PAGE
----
Older women will have stylish clothes to wear again

ELSA KLENSCH'S STYLE

July 27, 1995|By Los Angeles Times Syndicate

Q: I am a woman of 55 with enough money to buy good clothes, if I could find them. But the designers seem to care about only young women -- particularly those with great bodies. I cannot wear '40s print dresses with nipped-in waists and wide shoulders or '60s skimpy little chemises.

When are the designers going to wake up and realize women want wearable, pretty clothes that appeal to the men in their lives?

A: I think that you'll find plenty of suitable clothes in the stores for fall. Designers on both sides of the Atlantic concentrated on wearable, feminine fashions.

Giorgio Armani, a master at understanding the needs of women, tells me that "fashion is returning to elegance, after a period that was very casual and understated."

He believes the reason for the return to the '40s and '50s silhouettes is partly the result of this new mood in fashion: "What it really means is that women want to get dressed up again." So go shopping and enjoy what you find.

Q: My family originally came from Italy, and I have kept up a pen-friendship with my cousin there. We have agreed to spend a week together in San Tropez this summer, but I was aghast when she told me that when we go to the beach we would wear only bikini bottoms. I'm not all that modest, but I do have a lot of hair on my body. Should I have it removed by waxing? My friends say it's very painful -- especially sugaring.

A: For advice I contacted Nicholas Guercio at New York's Georgette Klinger salon and body spa.

He says waxing will solve your problem, and it's not painful if done by a professional.

"First a thin layer of warm, honey-based soft wax is placed on the skin and hair. Then the wax is removed with strips of muslin. The strips prevent the hair from breaking. With full removal, the hair will not grow back so quickly."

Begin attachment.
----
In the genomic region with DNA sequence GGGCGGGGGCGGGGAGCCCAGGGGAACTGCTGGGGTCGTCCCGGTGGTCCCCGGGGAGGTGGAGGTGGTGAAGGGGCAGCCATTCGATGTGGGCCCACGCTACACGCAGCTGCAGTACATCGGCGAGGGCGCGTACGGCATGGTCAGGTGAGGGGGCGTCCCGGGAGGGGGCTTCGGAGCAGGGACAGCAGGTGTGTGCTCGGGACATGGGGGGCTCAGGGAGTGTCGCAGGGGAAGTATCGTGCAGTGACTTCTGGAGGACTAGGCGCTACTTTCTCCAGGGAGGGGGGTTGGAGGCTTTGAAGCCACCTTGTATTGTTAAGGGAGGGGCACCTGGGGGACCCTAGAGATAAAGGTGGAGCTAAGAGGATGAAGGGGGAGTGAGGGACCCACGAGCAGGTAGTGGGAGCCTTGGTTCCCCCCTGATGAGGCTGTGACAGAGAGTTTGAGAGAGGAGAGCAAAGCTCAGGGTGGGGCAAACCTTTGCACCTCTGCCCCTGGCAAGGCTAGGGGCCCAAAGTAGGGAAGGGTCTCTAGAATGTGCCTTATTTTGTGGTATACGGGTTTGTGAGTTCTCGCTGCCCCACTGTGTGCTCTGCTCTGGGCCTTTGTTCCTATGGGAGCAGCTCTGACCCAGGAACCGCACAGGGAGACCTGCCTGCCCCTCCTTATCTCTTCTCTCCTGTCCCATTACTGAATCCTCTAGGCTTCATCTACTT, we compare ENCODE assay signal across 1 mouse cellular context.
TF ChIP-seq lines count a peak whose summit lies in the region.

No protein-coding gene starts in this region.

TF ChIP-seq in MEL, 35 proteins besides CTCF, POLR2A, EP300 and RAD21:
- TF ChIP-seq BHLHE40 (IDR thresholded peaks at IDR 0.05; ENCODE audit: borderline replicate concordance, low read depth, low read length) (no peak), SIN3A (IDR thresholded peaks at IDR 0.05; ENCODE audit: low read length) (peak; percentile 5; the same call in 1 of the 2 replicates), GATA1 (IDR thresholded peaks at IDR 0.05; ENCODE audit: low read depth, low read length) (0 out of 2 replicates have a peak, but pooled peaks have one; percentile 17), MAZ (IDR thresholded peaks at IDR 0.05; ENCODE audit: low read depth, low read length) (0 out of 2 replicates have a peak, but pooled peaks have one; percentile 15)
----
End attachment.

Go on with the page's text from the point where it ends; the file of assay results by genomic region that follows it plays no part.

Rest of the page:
Mr. Guercio stresses that only a professional can remove the strips so quickly that the pain is minimal.

He adds that your friends were wise to warn you against sugaring: "The problem is that the sugar mixture can harden too quickly and break the hair at the skin line when it is removed."

Q: I am 13 years old and love the super models. I collect pictures of them and paste them into a scrapbook. What I want to know is, do they have fan clubs? Also, how do models who make the transition to movies prepare themselves?

A: I turned to Eileen Ford of the Ford Model Agency for advice. She works with many super models. She says many have informal fan clubs: "In Paris there are groups of young people who come to the big fashion shows and stand outside hoping for a glimpse of their favorites. The models are very nice to them and sometimes try to get them standing-room tickets to the shows."

Ms. Ford says the best way for a model to become an actress is the traditional way: "That means training with a coach to learn all aspects of the craft. Acting is difficult and all aspirants need formal training."

G9

Elsa Klensch is style editor for Cable News Network.

Baltimore Sun Articles
|
|
|
Please note the green-lined linked article text has been applied commercially without any involvement from our newsroom editors, reporters or any other editorial staff.